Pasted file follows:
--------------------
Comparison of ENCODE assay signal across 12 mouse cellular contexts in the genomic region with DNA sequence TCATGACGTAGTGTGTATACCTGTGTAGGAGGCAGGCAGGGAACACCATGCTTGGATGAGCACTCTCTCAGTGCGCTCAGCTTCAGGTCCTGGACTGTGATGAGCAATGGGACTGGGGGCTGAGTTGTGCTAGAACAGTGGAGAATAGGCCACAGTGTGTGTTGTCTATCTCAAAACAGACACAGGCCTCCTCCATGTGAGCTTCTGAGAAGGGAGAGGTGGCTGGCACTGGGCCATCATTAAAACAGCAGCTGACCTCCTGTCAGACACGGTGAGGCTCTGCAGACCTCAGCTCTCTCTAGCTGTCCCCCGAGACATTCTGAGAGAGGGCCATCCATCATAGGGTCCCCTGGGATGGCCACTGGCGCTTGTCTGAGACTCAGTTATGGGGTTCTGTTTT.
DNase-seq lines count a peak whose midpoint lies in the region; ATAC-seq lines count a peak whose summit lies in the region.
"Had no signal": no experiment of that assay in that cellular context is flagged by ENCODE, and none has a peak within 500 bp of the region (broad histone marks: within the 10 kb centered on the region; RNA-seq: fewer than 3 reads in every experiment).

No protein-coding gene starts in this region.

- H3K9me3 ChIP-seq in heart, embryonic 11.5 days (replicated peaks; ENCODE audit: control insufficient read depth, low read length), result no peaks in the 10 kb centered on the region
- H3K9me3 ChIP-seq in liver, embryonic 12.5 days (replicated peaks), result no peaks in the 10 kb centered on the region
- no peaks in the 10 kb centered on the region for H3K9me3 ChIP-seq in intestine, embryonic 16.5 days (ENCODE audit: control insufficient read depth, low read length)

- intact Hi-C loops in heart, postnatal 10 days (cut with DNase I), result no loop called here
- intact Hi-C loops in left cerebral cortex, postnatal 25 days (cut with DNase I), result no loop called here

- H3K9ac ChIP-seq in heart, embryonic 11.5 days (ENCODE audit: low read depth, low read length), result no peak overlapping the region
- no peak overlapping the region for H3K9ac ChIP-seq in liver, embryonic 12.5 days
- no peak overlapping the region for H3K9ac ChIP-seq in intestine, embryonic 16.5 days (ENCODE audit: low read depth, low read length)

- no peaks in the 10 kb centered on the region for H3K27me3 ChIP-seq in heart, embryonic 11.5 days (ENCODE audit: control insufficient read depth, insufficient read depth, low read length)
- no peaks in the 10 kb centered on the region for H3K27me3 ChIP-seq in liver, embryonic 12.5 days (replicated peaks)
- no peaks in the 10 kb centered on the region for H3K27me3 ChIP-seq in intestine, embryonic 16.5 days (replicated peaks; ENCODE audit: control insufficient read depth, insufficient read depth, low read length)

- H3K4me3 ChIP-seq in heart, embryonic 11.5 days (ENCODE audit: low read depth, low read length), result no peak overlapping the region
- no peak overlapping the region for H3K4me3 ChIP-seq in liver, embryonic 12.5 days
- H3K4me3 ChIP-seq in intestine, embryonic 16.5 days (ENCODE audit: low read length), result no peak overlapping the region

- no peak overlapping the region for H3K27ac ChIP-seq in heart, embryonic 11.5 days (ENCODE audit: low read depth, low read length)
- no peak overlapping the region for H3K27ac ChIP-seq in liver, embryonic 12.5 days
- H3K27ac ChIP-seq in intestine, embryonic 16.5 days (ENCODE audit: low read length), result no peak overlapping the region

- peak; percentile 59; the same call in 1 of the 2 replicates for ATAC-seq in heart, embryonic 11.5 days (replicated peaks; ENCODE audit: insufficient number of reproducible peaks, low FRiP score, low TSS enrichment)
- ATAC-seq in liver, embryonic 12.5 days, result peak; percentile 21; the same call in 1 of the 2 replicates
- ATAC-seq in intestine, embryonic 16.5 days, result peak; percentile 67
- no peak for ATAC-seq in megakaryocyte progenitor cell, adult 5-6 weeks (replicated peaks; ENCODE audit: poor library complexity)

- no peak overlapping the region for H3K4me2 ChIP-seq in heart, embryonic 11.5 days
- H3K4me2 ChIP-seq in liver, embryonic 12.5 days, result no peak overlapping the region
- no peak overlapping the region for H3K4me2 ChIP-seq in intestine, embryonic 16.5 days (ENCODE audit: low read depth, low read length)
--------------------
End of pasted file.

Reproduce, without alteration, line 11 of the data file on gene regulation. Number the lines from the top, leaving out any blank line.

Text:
- no peak overlapping the region for H3K9ac ChIP-seq in liver, embryonic 12.5 days